Is your dog the King of the castle? Make everyone happier, including your dog, by wearing the crown yourself.
Aggression, Anxiety, Obedience
Private Lessons $150/session
Address the problems where they're happening with the added ease of never leaving your home.
We come to you!
One on one instruction.
Each session lasts 2+ hours.
Customized training to address your issues.
Written Training Guide containing all instructions (provided after consultation).
FREE follow up phone/text support.
Immersion Training $2200
Whether you don't have time to train or you've tried your best, but still haven't achieved the desired results, we can still help. Your dog can come stay with us while learning new habits.
We pick up and drop off your dog at your home.
Training includes basic obedience, leash manners, and socialization.
Custom elements can be added to address your needs, living situation, and/or preferences.
Problem behaviors such as aggression, anxiety, barking, biting, jumping, etc.
Average training time is 3 weeks.
Customized User Guide written for your dog.
FREE follow up phone/text support.
Puppy Foundation Training $1200
Start your puppy off on the right paw by having him/her learn the basics with us.
Crate training and potty training
Foundation exercises to make later training more successful and easier.
Average training time is 2 weeks.
Puppy Training Guide provides instructions to help you and your puppy succeed.
Once upon a time we adopted his and her border collies for our first wedding anniversary. We loved the breed and wanted dogs we could have adventures with. Emma came to us missing half her fur, was recently recovered from Parvo, and had a severe case of anxiety. It was two years before Steve could take off his belt facing her due to the severe abuse she had endured. Blue Bear had been neglected so he mostly ignored commands, and had serious dental issues from chewing rocks. These dogs had difficult pasts so we followed the recommendations of the rescue from which we had adopted them, and we signed up for positive only training.
After four classes and years of training we had two fat, reactive dogs who nearly ripped our arms off during walks. But we had done everything right! We did everything we were supposed to do! Obviously something wasn't working so we started exploring other training methodologies. We watched Cesar. We tried dominance. We thought about medication. A funny thing happened along the way. We were introduced to leadership methodology, and learned how to work our dogs. Emma and Blue were now so busy following commands and looking to us for direction, they didn't have time to react to other dogs. When we got them home, our dogs were tired and no longer seemed anxious. Why wasn't everyone teaching this? Why didn't the rescue or the trainers tell us about this instead of having us "distract" our dogs with chicken breast pieces?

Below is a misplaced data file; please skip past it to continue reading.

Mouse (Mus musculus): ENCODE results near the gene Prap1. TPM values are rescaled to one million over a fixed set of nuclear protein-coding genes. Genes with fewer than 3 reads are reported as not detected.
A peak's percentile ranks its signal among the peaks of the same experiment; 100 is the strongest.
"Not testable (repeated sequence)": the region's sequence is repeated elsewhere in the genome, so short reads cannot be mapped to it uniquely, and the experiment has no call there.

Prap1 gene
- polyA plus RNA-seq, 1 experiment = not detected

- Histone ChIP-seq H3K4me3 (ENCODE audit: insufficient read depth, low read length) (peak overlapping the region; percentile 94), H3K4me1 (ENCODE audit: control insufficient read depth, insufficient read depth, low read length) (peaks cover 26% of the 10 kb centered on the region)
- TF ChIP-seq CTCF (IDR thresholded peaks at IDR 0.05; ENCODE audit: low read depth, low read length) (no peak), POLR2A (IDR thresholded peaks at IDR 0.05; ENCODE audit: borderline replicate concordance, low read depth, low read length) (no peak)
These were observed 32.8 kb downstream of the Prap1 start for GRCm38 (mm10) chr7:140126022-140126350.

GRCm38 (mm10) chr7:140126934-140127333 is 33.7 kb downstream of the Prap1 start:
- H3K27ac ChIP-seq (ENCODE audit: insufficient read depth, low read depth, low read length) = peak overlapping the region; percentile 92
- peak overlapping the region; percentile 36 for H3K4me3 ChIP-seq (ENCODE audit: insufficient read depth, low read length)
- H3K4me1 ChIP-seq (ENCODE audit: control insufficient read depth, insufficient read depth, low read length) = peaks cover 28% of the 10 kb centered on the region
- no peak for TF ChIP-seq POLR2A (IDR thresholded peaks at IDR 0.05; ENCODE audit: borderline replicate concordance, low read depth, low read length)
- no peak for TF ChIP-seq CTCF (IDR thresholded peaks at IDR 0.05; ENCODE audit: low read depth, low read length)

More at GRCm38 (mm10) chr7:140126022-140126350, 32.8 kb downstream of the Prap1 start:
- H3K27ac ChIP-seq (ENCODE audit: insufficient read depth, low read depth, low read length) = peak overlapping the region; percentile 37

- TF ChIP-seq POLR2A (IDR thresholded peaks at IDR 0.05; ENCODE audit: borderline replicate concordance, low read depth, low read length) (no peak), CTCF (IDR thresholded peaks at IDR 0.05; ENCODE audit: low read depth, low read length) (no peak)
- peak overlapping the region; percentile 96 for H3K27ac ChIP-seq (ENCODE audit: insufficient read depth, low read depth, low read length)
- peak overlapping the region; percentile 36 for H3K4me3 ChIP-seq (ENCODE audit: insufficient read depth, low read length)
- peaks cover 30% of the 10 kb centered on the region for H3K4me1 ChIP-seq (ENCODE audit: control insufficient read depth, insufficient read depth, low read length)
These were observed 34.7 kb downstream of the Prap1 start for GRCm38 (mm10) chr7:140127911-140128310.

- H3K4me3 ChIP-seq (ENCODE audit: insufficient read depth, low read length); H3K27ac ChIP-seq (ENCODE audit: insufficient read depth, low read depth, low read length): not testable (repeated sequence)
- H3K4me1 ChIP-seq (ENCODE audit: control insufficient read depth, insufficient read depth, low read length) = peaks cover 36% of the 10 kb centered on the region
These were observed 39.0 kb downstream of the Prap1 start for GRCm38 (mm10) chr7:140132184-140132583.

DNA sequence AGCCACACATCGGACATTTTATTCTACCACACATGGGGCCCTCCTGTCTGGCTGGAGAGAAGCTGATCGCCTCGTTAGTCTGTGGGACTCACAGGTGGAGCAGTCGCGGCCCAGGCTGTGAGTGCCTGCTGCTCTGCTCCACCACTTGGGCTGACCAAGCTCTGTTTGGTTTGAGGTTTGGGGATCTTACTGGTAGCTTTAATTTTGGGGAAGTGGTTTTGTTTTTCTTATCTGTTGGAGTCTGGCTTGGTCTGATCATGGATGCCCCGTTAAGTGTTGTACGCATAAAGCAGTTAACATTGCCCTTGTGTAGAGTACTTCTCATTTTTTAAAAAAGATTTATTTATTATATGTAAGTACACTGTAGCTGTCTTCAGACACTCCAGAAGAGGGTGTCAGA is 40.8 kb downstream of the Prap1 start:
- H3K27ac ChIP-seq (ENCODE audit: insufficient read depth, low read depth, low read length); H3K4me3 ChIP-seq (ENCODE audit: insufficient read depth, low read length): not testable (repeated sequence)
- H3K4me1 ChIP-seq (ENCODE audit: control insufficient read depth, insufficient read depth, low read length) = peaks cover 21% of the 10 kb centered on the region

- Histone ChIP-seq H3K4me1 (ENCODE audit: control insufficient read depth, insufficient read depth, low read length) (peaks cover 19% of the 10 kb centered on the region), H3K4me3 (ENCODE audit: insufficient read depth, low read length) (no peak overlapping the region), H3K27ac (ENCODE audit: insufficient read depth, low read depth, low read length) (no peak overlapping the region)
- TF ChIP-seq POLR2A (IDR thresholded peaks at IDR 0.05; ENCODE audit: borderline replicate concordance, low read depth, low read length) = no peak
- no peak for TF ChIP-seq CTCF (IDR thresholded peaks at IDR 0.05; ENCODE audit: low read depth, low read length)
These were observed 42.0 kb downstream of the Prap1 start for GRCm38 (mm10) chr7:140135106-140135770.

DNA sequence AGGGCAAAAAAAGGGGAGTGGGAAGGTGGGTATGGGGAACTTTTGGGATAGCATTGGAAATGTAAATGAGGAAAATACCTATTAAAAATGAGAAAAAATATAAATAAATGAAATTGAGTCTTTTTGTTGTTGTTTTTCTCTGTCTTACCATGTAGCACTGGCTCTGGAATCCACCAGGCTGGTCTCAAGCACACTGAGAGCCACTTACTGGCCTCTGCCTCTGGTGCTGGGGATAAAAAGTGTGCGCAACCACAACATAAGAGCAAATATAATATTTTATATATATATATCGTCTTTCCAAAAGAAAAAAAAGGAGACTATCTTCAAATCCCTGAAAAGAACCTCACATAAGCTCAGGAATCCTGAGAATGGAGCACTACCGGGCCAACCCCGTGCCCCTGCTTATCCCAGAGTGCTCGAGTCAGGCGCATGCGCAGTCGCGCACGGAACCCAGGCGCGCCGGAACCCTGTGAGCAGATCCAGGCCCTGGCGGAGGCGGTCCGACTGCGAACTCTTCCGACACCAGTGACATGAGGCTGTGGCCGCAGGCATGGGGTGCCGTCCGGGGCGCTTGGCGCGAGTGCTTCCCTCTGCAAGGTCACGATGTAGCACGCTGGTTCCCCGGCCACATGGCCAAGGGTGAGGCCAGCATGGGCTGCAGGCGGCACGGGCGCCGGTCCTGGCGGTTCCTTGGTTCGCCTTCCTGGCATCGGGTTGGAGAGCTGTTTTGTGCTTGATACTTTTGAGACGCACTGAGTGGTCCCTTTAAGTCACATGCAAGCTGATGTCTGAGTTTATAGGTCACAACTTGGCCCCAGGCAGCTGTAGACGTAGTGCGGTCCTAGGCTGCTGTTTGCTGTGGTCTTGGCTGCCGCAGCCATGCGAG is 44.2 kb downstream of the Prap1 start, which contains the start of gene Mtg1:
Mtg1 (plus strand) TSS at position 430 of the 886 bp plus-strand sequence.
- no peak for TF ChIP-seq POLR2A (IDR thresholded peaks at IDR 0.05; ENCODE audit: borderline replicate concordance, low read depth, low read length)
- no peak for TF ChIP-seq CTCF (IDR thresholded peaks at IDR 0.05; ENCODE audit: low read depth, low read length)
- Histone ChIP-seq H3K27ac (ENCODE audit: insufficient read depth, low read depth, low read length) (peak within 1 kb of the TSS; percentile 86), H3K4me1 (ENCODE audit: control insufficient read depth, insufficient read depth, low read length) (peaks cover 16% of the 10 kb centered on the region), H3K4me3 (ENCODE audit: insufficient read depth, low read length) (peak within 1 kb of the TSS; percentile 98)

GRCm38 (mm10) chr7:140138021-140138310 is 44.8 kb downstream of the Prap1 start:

Eventually Paula started a pet sitting business and got a lot more practice with a lot more dogs. She started to realize just how many reactive dogs there are. Steve got drafted to help, and had to learn training techniques as a means of survival in his own home. That and all small dogs adore him with unending devotion. Don't tell anyone, but it's mutual.
Where We Are Now
We want to let you know that if you have a reactive dog, you're not alone. We've been there and we can help. If your dog is anxious, neither of you has to suffer any longer. If your dog has bitten someone, it doesn't mean they're tainted for life and have to immediately be put down. If you've scoured the internet trying to find the secret to making your dog behave, and followed every step multiple trainers have given you, but your dog still barks and lunges like they have rabies, there's still hope.
Imagine Dog Training has been created to help people and dogs in the same situation in which we found ourselves. We want to spread the word about leadership training so people know there are other methodologies than positive training. No one methodology applies to every dog and every situation, however, leadership training is severely underutilized.
Why Choose Us?
LOTS of satisfied customers.
Practical solutions spoken in your language. We don't ask you to do something because it's traditional. We focus on your situation, limitations, and goals then add in safety and effective handling techniques.
We work with all breeds and problems using a variety of techniques. No one technique works for every dog and situation so we customize the training for your dog and your situation.